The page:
When World of Warcraft: Classic launches next summer, the only raids available will be Onyxia and Molten Core. It will be, in other words, as World of Warcraft was circa March 2005.
It's notable because although World of Warcraft: Classic is built on the foundation of patch 1.12 from August 2006, it will actually take many months for WOW Classic to reach a similar point-in-time content-wise.
There will be "waves" of content, Blizzard said in a WOW Classic panel (available to watch if you're a Virtual Ticket owner) at BlizzCon 2018. Here's how it looks currently:
- Stage 1: Molten Core, Onyxia, Dire Maul, Kazzak, Azuregos (March 2005)
- Stage 2: Blackwing Lair, Battlegrounds and PvP rewards, Zul'Gurub (July 2005)
- Stage 3: Ahn'Qiraj 20/40, Tier 0.5 quest lines, Silithus content, Green Dragons (Jan 2006)
- Stage 4: Naxxramas, Scourge Invasion (June 2006)
Stage 1 does not include PvP rewards, like those from Alterac Valley (Unstoppable Force/Immovable Object) and those for the High Warlord/Grand Marshal Honorable Kill grinds, because they're better than - and devalue - loot from Molten Core and Onyxia. "There's something wrong about that," said WOW game director Ion Hazzikostas.
Stage 3's Silithus Content does include the memorable Opening of the Gates of Ahn'Qiraj event, which had whole servers working together for weeks to unlock the new raid, culminating in a spectacular war.
When each wave will roll out is "something we'll determine as the game evolves naturally and organically", said Hazzikostas. Blizzard doesn't have to create the content this time around (although there will be development work involved) but wants to let preceding content breathe. "We understand that World of Warcraft, especially back then, was about a journey," Hazzikostas said.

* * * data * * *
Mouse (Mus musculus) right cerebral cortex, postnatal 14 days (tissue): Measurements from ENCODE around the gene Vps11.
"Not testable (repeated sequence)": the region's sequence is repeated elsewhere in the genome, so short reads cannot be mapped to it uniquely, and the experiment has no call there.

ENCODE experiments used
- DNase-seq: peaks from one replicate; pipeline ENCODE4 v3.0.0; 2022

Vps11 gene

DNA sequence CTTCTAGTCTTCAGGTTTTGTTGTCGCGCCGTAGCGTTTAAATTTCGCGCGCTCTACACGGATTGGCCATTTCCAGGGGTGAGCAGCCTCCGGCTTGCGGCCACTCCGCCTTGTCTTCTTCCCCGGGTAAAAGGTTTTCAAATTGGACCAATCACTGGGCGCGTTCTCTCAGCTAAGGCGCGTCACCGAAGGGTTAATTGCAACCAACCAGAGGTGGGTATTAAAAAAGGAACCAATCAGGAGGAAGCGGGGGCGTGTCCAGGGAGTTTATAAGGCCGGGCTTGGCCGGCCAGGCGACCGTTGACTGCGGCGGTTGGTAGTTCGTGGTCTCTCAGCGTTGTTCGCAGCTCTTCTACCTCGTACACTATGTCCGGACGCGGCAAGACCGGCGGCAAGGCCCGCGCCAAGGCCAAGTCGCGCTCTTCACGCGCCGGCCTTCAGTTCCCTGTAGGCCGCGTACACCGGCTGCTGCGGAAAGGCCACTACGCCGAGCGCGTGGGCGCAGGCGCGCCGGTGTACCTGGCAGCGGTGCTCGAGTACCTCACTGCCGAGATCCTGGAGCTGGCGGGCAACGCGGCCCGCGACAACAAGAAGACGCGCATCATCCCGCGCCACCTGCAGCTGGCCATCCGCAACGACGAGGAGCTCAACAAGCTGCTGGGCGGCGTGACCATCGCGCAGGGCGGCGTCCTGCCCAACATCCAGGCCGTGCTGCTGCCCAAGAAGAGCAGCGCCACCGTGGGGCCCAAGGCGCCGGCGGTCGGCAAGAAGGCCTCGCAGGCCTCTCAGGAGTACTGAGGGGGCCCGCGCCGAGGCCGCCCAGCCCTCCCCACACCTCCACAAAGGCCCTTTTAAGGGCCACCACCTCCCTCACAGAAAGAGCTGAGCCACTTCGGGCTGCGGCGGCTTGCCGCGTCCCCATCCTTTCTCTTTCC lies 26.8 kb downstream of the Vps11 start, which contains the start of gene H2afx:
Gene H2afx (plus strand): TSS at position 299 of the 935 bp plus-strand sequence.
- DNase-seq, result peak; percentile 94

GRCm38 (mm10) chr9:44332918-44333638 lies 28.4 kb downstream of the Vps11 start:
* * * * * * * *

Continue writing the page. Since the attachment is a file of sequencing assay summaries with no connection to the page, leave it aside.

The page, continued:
Authenticity is a recurring theme. There have been many improvements to WOW over the years but WOW Classic will ignore plenty of these for the sake of authenticity.
Take the dungeon-finder tool WOW currently has, where you can look for groups and teleport to dungeons no matter where you are in the world. It's quick and convenient and makes things like dungeon-runs on lunch breaks a possibility.
Back in vanilla WOW you couldn't do that. You had to stand in a major city spamming chat channels looking for a healer, and it could take an entire lunch break to find one. But it had its plus points, Hazzikostas said. It meant when you found a healer who could do the job and wasn't a douchebag, you clung to them. Finding people to reliably group with was super-important, and it created friendships.
Dungeon-finder, then, is excluded from WOW Classic (you might see some elements of it in the WOW Classic demo but these are being removed).
Similarly, cross-realm grouping won't be included - "no way", said Hazzikostas. Realm identities and reputations within them were key parts of vanilla WOW. Seeing players in the best gear parading around capital cities, and getting to know their names, was an important part of the experience, said Hazzikostas.
Flying? "I'm not going to even dignify that," he said (that's a "no" in case you're unclear).
Achievements? Nope. Apparently it layered motivations onto a world which didn't really need them.